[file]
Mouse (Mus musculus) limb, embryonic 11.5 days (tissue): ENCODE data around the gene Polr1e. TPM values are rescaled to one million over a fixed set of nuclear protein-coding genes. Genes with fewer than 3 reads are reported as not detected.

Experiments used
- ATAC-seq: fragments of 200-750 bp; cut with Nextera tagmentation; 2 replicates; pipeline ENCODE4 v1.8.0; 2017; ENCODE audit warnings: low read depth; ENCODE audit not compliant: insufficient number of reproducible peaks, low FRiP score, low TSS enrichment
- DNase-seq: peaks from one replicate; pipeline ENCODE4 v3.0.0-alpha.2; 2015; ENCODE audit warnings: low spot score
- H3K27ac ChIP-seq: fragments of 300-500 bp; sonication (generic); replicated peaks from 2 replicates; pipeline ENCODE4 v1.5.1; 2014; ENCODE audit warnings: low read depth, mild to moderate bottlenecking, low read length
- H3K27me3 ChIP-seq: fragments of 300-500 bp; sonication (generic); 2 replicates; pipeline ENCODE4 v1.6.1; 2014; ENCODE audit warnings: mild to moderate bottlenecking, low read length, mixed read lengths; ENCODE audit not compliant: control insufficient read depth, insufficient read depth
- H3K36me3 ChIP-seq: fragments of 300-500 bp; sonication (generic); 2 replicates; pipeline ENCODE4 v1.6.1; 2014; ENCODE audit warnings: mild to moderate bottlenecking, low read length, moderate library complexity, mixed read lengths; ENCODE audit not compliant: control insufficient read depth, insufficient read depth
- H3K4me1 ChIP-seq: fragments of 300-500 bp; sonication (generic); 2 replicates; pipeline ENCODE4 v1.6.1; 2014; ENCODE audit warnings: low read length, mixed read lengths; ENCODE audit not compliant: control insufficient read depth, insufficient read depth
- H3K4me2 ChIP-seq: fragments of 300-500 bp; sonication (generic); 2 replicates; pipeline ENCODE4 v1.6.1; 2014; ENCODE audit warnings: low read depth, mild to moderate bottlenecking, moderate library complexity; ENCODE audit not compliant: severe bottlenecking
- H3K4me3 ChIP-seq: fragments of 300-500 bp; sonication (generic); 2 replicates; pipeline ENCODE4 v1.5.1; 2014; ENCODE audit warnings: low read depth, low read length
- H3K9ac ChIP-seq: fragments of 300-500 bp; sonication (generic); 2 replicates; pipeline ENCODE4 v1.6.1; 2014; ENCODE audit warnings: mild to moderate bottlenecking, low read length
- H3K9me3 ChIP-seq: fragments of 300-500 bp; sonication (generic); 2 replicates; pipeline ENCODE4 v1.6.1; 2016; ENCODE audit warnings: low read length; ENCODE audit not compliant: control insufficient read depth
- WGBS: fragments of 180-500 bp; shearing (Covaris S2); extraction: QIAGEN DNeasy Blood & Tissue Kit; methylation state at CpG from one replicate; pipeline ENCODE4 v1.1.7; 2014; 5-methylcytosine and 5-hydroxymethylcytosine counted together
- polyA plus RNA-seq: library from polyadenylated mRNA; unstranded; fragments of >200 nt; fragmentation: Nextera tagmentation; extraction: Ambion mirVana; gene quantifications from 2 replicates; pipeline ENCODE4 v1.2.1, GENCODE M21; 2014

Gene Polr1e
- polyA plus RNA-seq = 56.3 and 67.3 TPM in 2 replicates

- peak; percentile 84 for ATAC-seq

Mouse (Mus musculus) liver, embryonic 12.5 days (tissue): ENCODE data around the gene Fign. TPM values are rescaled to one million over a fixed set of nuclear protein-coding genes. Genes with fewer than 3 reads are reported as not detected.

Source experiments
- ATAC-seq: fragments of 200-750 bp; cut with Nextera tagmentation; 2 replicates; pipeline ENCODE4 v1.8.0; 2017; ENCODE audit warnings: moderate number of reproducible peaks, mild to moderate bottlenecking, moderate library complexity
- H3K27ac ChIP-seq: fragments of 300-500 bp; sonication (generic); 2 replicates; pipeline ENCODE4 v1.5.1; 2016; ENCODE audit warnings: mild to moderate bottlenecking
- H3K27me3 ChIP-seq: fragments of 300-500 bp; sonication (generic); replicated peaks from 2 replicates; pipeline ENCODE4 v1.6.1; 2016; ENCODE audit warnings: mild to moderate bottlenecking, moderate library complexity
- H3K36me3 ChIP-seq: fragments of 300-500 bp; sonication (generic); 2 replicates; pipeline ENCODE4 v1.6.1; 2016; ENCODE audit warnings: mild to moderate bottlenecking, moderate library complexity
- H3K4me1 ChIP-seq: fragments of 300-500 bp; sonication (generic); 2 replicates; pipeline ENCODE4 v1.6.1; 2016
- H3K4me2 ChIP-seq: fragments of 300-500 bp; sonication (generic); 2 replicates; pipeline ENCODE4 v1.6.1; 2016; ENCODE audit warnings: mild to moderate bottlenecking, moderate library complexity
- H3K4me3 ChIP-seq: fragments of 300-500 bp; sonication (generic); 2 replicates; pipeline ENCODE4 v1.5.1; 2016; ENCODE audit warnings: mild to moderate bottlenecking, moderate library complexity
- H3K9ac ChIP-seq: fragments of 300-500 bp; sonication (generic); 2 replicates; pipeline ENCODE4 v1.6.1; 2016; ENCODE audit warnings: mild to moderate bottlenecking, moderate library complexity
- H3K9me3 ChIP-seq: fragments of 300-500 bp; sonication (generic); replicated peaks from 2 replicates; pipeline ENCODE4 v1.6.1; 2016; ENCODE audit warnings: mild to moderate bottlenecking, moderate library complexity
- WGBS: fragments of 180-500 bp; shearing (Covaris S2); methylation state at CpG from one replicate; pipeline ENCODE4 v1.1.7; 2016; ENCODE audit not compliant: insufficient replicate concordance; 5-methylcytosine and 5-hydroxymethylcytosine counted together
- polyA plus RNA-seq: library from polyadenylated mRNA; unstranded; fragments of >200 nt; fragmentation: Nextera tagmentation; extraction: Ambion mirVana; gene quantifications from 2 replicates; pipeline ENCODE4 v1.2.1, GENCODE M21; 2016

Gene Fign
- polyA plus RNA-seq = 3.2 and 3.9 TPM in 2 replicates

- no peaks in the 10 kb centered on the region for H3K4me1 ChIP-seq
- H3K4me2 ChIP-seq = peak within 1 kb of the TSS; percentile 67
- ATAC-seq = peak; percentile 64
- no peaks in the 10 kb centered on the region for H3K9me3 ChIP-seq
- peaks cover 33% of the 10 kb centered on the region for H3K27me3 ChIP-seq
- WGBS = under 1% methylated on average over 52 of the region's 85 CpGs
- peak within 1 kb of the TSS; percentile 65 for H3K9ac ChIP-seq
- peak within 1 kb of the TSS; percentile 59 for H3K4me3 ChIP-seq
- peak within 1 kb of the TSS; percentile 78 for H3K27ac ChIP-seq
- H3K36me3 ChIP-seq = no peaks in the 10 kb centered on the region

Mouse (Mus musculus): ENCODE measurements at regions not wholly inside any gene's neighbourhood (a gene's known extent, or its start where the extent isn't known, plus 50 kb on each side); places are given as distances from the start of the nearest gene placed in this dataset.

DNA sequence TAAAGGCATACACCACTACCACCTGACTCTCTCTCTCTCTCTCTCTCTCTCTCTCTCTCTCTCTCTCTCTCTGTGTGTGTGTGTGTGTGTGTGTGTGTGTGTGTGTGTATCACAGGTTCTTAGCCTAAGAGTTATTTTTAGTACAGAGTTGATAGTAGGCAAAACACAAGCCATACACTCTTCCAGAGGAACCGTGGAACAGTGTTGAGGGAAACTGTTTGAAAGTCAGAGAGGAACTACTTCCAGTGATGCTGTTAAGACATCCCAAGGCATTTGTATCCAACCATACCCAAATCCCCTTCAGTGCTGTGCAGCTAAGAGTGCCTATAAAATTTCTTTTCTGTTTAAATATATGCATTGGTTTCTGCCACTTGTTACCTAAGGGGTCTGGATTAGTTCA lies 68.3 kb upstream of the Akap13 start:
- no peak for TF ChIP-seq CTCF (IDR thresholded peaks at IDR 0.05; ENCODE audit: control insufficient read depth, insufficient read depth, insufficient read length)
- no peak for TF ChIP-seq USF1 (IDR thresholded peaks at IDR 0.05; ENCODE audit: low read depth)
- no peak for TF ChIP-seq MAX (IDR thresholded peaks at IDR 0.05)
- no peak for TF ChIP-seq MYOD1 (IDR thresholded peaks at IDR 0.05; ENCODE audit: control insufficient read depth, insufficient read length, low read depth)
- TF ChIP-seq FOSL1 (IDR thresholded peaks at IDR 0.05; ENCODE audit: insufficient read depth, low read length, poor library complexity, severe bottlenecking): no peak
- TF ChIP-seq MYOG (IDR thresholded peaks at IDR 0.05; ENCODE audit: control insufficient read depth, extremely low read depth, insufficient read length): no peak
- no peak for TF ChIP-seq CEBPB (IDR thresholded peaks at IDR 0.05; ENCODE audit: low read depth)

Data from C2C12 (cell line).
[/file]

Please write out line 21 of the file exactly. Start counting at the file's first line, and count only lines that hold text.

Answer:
- H3K27ac ChIP-seq: fragments of 300-500 bp; sonication (generic); 2 replicates; pipeline ENCODE4 v1.5.1; 2016; ENCODE audit warnings: mild to moderate bottlenecking